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Customer Reviews

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Most Helpful Customer Reviews
18 of 20 people found the following review helpful
2.0 out of 5 stars poor light reading 21 Nov 2001
By A Customer
I did not enjoy this book particularly as I found it did concentrate a little too much on Baker's libido rather than his journey. His powers of description are weak too, especially for a journalist. So much of the descriptive narrative, when it comes in waves is rather predictable. It was the author's personality that shone through to spoil this book... He does not really travel with an open mind, his dealing with the people he comes across on his travels shows this. Consequently he does not seem to be hugely beneficial from those peoples generosity.
It is a shame, otherwise it could have been a decent read, in my opinion. The political and social commentary come as a light relief from the author's testosterone driven riding. I do think this is a mid life crisis book, so as a young and not terribly macho man it's not for me. In any case, i urge you to wait for the paperback.
Please read Chasing Che for a more sophisticated read with a latin bike flavour, or Jupiter's travels for the definitive bike travelling book. Although If this book was up your street you might enjoy Richard La Plant's Hog Fever.
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3 of 4 people found the following review helpful
2.0 out of 5 stars Mixed feelings 2 Jan 2008
As I say in the title I have mixed feelings about this book. The descriptions of the country and the people are good, but the underlying theme of the book appears to be how many women the author can sleep with on his way around cuba. I agree with the previous reviewer that this is a shame as it detracts from the overall enjoyment of the book. At times the author seems to slip into a state of abject whingeing and again this is not necessary. I did keep reading the book until the end but was disappointed overall, despite the authors obvious ability to "paint a picture" of Cuba which is real, when he tries.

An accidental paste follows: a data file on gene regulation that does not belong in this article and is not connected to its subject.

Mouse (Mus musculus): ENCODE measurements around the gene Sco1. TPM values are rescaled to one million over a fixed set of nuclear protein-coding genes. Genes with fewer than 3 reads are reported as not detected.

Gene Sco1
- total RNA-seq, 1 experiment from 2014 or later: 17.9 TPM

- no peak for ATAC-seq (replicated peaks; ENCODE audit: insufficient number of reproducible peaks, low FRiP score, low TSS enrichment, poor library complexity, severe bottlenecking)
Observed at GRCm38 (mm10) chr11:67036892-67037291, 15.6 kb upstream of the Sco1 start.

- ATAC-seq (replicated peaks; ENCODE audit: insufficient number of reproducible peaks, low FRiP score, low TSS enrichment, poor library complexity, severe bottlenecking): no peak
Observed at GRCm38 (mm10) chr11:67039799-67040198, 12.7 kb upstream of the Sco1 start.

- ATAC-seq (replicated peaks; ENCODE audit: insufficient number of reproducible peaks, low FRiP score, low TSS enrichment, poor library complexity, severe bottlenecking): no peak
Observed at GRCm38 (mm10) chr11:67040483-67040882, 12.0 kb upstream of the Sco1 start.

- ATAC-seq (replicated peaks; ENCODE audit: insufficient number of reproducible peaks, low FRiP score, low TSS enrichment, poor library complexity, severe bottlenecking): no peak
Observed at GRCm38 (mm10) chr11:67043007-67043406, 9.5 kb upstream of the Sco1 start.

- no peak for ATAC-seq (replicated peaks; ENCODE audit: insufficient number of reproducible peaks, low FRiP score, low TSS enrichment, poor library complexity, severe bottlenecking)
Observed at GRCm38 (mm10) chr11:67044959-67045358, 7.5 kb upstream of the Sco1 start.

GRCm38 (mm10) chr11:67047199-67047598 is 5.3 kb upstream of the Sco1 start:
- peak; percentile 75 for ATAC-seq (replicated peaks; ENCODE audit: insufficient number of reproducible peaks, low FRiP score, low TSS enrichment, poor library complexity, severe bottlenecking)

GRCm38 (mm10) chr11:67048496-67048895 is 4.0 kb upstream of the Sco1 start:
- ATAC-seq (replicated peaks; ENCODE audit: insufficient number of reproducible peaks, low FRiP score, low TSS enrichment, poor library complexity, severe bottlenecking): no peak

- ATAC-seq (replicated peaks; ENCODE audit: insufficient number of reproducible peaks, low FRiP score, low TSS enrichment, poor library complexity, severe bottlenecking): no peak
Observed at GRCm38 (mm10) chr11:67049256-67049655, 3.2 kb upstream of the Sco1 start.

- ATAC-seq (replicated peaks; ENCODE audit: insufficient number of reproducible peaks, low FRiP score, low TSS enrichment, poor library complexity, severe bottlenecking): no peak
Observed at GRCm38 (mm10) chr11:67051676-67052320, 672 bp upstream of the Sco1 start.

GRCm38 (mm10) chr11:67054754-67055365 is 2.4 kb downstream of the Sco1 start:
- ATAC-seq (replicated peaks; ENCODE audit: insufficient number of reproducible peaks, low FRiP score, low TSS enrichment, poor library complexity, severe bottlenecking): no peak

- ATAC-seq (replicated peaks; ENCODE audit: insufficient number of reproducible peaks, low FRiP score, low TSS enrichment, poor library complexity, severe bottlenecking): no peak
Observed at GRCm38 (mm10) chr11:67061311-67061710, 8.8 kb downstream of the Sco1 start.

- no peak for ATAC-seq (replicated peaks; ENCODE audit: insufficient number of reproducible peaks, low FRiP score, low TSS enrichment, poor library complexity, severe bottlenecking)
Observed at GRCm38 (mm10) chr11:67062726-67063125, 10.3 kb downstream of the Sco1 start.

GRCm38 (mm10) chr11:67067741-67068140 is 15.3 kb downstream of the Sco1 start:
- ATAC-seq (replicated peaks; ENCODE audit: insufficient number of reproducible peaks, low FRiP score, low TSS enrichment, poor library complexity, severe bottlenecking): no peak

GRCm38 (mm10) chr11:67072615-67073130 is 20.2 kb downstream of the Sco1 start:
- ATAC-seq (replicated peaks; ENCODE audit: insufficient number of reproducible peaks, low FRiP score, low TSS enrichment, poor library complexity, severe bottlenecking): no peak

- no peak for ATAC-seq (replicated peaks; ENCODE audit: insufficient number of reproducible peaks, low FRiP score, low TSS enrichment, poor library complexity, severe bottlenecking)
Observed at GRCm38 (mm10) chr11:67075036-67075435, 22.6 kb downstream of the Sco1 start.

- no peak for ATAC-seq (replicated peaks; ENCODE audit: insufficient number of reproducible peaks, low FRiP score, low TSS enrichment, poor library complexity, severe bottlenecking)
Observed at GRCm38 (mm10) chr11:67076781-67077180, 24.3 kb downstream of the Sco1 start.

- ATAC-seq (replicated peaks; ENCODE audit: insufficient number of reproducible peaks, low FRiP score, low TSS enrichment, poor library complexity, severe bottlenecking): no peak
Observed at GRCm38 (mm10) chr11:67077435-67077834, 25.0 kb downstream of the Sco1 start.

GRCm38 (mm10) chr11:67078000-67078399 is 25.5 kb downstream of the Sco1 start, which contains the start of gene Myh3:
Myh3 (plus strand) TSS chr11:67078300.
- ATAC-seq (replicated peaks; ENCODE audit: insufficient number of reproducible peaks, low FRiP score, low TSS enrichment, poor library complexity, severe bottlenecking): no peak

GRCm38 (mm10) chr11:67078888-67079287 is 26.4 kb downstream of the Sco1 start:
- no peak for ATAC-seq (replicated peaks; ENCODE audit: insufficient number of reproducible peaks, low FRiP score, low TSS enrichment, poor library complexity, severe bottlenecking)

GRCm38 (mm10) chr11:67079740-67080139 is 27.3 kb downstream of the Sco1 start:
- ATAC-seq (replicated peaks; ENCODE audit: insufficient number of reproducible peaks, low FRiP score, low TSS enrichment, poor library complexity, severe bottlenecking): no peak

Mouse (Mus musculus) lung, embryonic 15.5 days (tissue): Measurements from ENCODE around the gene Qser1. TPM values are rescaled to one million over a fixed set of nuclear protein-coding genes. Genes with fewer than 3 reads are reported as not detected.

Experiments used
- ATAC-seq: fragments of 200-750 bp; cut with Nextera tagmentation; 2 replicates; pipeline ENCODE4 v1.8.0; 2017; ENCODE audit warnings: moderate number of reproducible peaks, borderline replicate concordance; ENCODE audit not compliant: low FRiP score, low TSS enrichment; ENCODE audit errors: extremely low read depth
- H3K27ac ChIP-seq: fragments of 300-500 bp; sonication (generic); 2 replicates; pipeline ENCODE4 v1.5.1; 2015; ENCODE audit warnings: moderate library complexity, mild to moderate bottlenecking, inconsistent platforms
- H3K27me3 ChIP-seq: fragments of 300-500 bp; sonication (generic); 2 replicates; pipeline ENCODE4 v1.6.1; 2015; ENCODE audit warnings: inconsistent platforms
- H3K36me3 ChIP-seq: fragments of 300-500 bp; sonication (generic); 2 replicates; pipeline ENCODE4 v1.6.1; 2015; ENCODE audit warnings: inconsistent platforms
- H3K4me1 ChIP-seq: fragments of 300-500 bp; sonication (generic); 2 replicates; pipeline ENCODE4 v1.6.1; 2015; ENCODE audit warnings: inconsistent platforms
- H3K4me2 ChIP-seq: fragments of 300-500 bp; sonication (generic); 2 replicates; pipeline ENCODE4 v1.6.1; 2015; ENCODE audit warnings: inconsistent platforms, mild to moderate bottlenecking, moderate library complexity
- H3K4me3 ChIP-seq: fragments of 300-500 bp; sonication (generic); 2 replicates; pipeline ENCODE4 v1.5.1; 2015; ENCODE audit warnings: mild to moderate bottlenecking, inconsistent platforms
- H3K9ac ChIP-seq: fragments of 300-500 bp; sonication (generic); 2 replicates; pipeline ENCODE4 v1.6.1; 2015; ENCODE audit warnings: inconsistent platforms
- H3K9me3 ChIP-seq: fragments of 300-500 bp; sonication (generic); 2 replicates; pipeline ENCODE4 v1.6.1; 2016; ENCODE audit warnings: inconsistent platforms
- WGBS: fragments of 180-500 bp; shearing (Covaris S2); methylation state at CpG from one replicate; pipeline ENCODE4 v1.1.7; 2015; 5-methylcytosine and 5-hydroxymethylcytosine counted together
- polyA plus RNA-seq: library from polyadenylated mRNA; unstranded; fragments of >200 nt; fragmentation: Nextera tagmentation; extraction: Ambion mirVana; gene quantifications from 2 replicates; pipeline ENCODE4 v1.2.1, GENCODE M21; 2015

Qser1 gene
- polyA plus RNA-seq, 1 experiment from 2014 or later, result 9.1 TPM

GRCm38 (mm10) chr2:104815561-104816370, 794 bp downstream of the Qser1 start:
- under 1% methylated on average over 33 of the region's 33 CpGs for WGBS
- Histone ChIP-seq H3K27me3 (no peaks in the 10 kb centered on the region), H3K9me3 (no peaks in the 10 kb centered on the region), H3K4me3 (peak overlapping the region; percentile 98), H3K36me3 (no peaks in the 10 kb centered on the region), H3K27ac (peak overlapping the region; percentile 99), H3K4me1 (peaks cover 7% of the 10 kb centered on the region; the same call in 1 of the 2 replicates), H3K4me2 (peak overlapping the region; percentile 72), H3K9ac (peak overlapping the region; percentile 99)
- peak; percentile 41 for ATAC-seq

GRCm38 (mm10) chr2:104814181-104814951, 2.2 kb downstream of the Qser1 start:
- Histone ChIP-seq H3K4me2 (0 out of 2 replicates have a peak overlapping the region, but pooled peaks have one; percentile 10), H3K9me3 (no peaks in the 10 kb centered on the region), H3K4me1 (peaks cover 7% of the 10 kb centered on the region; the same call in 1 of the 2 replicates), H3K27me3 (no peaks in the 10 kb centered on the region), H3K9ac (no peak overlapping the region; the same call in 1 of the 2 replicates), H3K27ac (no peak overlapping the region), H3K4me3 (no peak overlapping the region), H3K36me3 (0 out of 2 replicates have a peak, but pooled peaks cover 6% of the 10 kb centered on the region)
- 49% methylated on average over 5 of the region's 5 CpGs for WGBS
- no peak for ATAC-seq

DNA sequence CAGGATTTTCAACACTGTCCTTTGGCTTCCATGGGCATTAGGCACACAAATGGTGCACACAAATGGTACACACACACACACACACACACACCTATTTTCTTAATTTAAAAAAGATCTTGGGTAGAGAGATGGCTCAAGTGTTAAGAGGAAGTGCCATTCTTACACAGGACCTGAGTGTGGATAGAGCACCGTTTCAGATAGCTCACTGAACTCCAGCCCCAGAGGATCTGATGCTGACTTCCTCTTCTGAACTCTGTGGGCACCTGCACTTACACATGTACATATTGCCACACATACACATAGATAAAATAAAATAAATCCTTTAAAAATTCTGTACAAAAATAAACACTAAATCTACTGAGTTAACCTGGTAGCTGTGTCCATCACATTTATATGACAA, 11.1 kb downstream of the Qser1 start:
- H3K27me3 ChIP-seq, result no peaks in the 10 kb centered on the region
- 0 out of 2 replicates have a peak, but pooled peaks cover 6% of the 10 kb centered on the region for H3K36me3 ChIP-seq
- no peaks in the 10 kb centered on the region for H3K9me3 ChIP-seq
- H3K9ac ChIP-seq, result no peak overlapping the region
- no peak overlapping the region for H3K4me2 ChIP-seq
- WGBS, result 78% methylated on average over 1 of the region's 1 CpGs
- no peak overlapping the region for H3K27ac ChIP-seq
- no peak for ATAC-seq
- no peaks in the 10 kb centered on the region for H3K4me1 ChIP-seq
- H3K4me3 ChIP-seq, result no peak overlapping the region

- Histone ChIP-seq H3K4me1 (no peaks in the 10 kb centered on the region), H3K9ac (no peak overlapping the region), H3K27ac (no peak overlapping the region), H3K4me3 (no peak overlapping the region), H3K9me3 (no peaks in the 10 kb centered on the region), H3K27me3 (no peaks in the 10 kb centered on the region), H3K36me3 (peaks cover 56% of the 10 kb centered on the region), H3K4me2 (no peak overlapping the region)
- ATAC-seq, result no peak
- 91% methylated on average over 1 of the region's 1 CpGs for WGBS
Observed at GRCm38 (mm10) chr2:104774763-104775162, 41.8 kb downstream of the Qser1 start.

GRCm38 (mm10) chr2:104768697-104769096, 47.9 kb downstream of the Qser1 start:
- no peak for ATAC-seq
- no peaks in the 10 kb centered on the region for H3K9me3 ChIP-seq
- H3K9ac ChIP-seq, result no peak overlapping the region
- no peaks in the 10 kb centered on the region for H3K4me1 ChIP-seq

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0 of 1 people found the following review helpful
4.0 out of 5 stars Mi Moto Fidel 13 Oct 2011
I have not yet read this book but the reviews are all good and the preface looks inviting. Looking forward to the holidays when I can read loads of books again.
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Most Helpful Customer Reviews on Amazon.com (beta)
Amazon.com: 3.7 out of 5 stars  40 reviews
26 of 29 people found the following review helpful
3.0 out of 5 stars Mid-life fantasy masquerades as travelogue... 4 Aug 2001
By L. Alper - Published on Amazon.com
Christopher Baker, the author of "Mi Moto Fidel" won my heart in the first chapter by choosing a BMW motorcycle instead of a Harley. He then spent the rest of the book losing my sympathy. What could have been a fine dissection of a country in transition instead becomes a male mid-life sexual odyssey.